The Storrs campus of the University of Connecticut file photo

State residents will probably have to pay at least $700 more in tuition to attend the University of Connecticut next school year — a 6.7 percent increase.

However, the total cost could rise even more because the proposed tuition hike the Board of Trustees is expected to adopt in two weeks does not include the mandatory fees students also must pay.

University leaders would not disclose whether they plan to raise fees, as they regularly have in previous years. Student fees are typically increased in the spring.

The tuition plan would increase tuition for Connecticut residents over the next four years by $3,275 — a 31.1 percent increase. Students from other states, for whom tuition is much higher, would pay $950 more next year and $4,400 more over the next four years, a 13.7 percent overall hike.

“We think that’s reasonable,” UConn Budget Chief Scott Jordan told reporters shortly before introducing the proposal to students and faculty during a town hall meeting.

When considering tuition increases, Jordan said during the town hall meeting that UConn’s rates are competitive for state residents but among the most expensive for out-of-state students.

“We are a great value,” Jordan said of the proposed in-state rates. “We think we are being fair. We think what we are proposing is a relatively modest increase.”

Many of the students that attend UConn do not pay the listed tuition price because more than half receive scholarships.

The proposed increase for undergraduate students would generate $12.8 million in additional revenue for the public university, which will help UConn close part of its budget shortfall. The $700 increase for graduate students would generate $1.2 million.

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The university reports that it faces a $40.2 million dshortfall for the fiscal year that begins July 1, a 3 percent gap in what it says is needed to continue offering existing programs and services and to provide a pay raise for staff between 1 and 3 percent.

Jordan said the tuition increase will cover about one-third of the gap.

“It’s not enough,” he said. “We are not talking about raising tuition to fill the [entire] gap…We will still have a $27 million gap.”

And, he warned, the shortfall will swell if the state does not provide UConn with the increases adopted in the two-year state budget. University officials are expecting cuts because nonpartisan fiscal analysts are projecting a $552 million state budget deficit in the upcoming fiscal year.

As UConn’s costs have soared, state spending has not kept pace. While state spending for UConn has increased by $110 million since 2006, the share of the university’s budget state spending covers has dropped from 38 percent to 33 percent.

The cuts that UConn officials said Tuesday they are considering to close the remaining $27 million shortfall are worrisome to Charlie Smart, an honors student at UConn studying journalism.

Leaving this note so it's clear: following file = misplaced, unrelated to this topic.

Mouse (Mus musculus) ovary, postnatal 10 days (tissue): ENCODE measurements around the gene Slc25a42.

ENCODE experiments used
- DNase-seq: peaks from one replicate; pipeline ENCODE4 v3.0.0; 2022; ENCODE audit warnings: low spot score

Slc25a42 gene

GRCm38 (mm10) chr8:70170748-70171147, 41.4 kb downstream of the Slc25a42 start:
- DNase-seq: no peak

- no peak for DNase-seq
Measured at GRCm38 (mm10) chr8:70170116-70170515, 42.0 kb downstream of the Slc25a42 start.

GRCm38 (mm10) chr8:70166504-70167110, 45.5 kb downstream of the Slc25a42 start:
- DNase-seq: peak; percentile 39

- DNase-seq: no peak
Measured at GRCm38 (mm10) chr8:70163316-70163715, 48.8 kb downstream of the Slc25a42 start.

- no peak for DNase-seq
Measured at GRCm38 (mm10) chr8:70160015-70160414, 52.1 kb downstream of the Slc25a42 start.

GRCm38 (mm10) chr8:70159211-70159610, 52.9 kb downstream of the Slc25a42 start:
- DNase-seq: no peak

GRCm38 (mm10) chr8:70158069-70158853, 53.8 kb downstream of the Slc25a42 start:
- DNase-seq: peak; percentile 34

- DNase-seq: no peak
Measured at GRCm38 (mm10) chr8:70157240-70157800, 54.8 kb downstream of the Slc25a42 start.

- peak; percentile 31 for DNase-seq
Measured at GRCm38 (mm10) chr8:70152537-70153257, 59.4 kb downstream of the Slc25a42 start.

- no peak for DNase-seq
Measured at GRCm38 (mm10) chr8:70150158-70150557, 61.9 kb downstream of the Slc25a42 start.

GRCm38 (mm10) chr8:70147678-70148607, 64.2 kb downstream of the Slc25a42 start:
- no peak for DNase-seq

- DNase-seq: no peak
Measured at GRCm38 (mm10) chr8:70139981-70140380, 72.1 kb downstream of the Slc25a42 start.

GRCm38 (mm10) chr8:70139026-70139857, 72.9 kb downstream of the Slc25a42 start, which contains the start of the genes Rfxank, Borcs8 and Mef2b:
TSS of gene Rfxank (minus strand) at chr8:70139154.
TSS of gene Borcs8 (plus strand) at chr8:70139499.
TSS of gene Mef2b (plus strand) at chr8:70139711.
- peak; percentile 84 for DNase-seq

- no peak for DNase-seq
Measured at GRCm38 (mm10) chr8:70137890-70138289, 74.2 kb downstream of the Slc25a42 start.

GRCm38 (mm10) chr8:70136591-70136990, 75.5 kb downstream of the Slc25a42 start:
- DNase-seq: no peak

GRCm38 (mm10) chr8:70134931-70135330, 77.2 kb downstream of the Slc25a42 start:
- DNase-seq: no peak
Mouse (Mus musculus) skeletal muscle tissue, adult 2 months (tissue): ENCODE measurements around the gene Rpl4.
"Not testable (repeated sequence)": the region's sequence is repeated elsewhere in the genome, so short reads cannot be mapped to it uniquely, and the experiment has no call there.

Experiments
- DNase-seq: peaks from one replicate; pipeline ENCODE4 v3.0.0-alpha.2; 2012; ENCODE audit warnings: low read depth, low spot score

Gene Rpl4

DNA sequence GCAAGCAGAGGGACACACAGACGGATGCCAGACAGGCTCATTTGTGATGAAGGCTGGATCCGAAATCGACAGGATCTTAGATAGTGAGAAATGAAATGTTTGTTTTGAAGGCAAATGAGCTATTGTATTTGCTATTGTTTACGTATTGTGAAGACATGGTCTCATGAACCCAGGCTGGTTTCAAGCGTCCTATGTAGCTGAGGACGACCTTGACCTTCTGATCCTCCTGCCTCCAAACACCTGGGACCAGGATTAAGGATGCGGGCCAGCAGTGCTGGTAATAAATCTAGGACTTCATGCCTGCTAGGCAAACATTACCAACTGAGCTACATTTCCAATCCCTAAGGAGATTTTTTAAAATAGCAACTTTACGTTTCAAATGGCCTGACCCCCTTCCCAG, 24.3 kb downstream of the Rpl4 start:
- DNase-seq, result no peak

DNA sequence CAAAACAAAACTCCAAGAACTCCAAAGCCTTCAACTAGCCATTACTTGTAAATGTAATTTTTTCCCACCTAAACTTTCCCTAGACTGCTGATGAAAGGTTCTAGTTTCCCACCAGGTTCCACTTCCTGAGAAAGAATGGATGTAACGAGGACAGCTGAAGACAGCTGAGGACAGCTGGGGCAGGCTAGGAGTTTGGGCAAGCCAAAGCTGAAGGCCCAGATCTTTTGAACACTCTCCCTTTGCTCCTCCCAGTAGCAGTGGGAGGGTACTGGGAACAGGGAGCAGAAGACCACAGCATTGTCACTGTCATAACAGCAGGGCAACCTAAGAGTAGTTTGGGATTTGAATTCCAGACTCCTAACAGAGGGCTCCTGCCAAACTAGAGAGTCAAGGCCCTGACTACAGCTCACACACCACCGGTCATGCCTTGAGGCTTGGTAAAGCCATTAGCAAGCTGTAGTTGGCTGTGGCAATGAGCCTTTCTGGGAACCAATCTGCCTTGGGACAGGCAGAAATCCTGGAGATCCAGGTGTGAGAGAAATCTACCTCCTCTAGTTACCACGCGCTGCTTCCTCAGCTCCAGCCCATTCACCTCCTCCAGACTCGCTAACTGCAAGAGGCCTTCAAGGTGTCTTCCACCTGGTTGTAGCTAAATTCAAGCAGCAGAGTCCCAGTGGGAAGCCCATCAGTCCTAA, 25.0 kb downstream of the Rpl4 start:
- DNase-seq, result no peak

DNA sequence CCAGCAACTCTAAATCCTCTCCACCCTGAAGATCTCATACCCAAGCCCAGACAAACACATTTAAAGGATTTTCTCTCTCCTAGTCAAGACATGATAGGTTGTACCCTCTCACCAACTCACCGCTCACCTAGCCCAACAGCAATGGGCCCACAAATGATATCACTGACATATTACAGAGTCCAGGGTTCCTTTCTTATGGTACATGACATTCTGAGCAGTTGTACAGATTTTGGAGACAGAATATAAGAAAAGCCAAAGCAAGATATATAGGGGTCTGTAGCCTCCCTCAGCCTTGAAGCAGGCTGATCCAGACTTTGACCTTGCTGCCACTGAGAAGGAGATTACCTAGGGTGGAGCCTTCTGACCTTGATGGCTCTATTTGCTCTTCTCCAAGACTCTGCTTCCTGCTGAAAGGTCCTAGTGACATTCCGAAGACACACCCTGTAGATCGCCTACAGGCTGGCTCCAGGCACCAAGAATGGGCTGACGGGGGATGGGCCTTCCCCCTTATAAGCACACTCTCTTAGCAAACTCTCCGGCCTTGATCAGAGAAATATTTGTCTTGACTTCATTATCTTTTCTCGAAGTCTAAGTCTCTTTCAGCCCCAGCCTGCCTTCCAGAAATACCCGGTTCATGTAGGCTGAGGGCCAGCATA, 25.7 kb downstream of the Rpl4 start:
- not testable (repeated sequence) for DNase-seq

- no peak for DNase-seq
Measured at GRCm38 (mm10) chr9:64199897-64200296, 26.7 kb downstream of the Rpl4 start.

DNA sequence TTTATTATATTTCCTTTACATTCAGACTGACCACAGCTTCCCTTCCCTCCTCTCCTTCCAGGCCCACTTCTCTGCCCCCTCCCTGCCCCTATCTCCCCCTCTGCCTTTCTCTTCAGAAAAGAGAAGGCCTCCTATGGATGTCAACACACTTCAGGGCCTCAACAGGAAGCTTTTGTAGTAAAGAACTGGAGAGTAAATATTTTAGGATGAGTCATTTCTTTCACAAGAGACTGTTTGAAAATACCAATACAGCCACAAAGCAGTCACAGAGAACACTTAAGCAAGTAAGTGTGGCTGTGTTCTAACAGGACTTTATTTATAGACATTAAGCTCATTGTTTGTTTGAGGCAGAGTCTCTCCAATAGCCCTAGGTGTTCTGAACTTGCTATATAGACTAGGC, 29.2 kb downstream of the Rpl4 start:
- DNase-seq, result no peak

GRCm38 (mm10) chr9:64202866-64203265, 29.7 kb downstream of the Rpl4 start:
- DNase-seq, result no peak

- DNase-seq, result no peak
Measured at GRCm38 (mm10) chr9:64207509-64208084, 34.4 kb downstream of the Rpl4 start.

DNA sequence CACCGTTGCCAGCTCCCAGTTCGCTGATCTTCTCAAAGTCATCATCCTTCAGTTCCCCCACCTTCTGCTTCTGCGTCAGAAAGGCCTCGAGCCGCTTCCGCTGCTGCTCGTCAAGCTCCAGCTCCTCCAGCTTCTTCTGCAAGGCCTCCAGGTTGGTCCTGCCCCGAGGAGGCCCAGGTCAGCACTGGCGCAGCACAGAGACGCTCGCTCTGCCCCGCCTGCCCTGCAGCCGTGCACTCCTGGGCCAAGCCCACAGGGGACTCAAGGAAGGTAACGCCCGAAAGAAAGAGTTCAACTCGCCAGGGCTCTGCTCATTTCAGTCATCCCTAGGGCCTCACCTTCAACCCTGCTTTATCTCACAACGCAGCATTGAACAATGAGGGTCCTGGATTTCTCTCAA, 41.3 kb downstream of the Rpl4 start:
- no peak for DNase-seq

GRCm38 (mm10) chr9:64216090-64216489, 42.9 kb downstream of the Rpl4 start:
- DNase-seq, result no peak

“I am concerned,” the sophomore said.

Smart, who receives a $5,000 scholarship from the university each year, said he will probably have to take out loans next year for the first time.

“It’s affordable, and I understand why they need to make these kind of increases,” he said.

University officials said they have not yet determined where they will cut. The school’s budget is not adopted until late spring.

UConn Budget Chief Scott Jordan
UConn Budget Chief Scott Jordan

In a statement, UConn President Susan Herbst said the increase is necessary.

“The state has made extraordinary investments in the university over the last two decades,” she said. “Safeguarding that investment means protecting both UConn’s value and academic quality, which this proposal would do. Above all, we want UConn to be a university where our students can receive an exceptional education at a competitive value.”

If approved, in-state tuition at UConn will have doubled over 12 years — from $6,816 in 2008 to $13,799 in 2020. Out-of-state tuition will be $36,466 by 2020.

Mandatory fees have increased by $101 each year, on average, since 2008, or 5 percent.

Read the tuition proposal here.

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Jacqueline Rabe Thomas

Jacqueline was CT Mirror’s Education and Housing Reporter, and an original member of the CT Mirror staff, joining shortly before our January 2010 launch. Her awards include the best-of-show Theodore A. Driscoll Investigative Award from the Connecticut Society of Professional Journalists in 2019 for reporting on inadequate inmate health care, first-place for investigative reporting from the New England Newspaper and Press Association in 2020 for reporting on housing segregation, and two first-place awards from the National Education Writers Association in 2012. She was selected for a prestigious, year-long Propublica Local Reporting Network grant in 2019, exploring a range of affordable and low-income housing issues. Before joining CT Mirror, Jacqueline was a reporter, online editor and website developer for The Washington Post Co.’s Maryland newspaper chains. Jacqueline received an undergraduate degree in journalism from Bowling Green State University and a master’s in public policy from Trinity College.

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